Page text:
Q. What kind of alternatives can compete?

A. The competition is partly true competition — markets, inventions — and part of it is governments. I think if you can price carbon dioxide, probably you can stimulate carbon capture and sequestration. If you tax a certain form of energy, over time it gets more expensive and you may use less of it.

Q. It still seems there is a gap that is hard to bridge.

A. If carbon is the real bottleneck, as a world it makes sense that we use our money where we get the biggest reduction for the lowest cost. You get more carbon reduction for less money by tackling the power sector and maybe the building sector.

Q. It is still hard to see that people are willing to pay more for greener energy.

A. I am a strong believer and strong advocate of free enterprise. If you would like to solve the carbon problem in the world, free enterprise has to work in close cooperation with governments to form the right framework. How you tackled the sulfur dioxide problem in the United States was the basic inspiration for the European trading system of carbon. So there are examples from the past we can apply to overcome that problem. But we can’t do it on our own as an industry. We need cooperation from governments.

Q. How close are we to an understanding globally that climate policy and energy policy are all interrelated issues?

A. Thanks to Al Gore, and many others, the awareness is there. There is a kind of sense of urgency. Secondly, there is a preparedness to do things. Thirdly, do we agree who has to take what action? I think that is still a huge problem.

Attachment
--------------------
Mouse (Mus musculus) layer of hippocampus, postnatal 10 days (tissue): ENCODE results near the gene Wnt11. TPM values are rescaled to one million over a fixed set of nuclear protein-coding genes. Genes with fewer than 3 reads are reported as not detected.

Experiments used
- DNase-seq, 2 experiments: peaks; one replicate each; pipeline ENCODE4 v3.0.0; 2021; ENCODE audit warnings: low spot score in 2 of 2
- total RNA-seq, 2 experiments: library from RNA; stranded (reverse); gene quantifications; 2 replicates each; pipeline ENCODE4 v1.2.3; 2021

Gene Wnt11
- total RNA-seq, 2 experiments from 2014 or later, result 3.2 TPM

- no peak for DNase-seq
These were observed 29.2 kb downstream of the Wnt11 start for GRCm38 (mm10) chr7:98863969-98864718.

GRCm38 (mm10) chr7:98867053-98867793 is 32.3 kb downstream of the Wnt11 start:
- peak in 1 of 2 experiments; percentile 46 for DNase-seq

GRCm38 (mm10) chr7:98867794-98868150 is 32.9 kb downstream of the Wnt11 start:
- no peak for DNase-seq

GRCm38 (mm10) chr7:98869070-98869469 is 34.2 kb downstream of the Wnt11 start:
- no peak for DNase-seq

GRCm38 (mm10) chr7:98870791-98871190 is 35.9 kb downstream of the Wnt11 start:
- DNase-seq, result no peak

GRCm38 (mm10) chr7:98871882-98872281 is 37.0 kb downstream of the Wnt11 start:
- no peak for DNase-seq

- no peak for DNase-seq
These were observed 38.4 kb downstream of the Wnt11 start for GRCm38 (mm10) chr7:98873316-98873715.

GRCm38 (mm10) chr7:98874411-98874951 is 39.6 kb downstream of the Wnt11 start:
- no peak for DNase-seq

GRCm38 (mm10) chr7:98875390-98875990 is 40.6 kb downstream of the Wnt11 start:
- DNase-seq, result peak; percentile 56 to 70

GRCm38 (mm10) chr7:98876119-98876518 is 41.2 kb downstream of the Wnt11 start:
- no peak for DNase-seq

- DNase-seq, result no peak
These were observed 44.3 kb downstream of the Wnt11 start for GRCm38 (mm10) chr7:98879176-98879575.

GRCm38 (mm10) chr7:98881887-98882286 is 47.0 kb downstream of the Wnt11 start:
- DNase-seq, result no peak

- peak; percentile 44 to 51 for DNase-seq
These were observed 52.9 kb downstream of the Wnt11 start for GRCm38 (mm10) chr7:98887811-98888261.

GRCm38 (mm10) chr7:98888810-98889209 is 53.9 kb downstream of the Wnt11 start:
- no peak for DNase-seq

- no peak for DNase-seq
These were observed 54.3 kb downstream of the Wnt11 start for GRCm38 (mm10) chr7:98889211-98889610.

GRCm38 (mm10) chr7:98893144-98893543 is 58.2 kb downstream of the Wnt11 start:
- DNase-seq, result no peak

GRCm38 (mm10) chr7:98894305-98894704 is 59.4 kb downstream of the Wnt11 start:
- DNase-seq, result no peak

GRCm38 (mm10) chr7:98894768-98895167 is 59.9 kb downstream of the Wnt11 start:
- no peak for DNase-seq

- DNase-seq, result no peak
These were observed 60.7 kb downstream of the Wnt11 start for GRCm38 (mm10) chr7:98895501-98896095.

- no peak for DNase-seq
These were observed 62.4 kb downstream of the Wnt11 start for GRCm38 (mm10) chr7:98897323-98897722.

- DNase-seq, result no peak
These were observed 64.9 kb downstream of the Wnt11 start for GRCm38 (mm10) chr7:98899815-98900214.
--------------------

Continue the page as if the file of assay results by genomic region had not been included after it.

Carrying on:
Q. There was a lot of disagreement at the Bali climate conference.

A. That is correct. I realize that Bali is still very difficult. I am not a pessimist. I see it as a very difficult start-up. The crux of the matter is, if the people say, “Hang on, we are really concerned about the climate and we’d better do something on carbon emissions,” that is in the end the powerful force which politicians and companies cannot ignore. And I think we are past that point.

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1 Comment on “The New York Times: Oil Demand, the Climate and the Energy Ladder”

  1. #1 Paddy Briggs
    on Jan 20th, 2008 at 05:57

    The phoney hype from Shell on Scenarios

    And so another Shell CEO is to be feted at Davos as he presents the oil giant’s latest “scenarios” – the hype being , of course, that these scenarios shows the company’s intellectual edge in planning and decision-making. Having been involved in Scenario planning from time to time during my Shell career I can see this phoney exercise for what it is – pompous and self-aggrandising PR which has little or no benefit to any of Shell stakeholders.

    Here is what the Wikipedia entry on Shell’s use of Scenario planning says:

    “Observers of Shell’s use of scenario planning have suggested that few if any significant long term business advantages accrued to Shell from the use of scenario methodology. Whilst the intellectual robustness of Shell’s long term scenarios was seldom in doubt their actual practical use was seen as being minimal by many senior Shell executives. A Shell insider has commented “The scenario team were bright and their work was of a very high intellectual level. However neither the high level “Group scenarios” nor the country level scenarios produced with operating companies really made much difference when key decisions were being taken”. The use of scenarios was audited … in the early 1980s and they found that the decision making processes following the scenarios were the primary cause of the lack of strategic implementation, rather than the scenarios themselves.”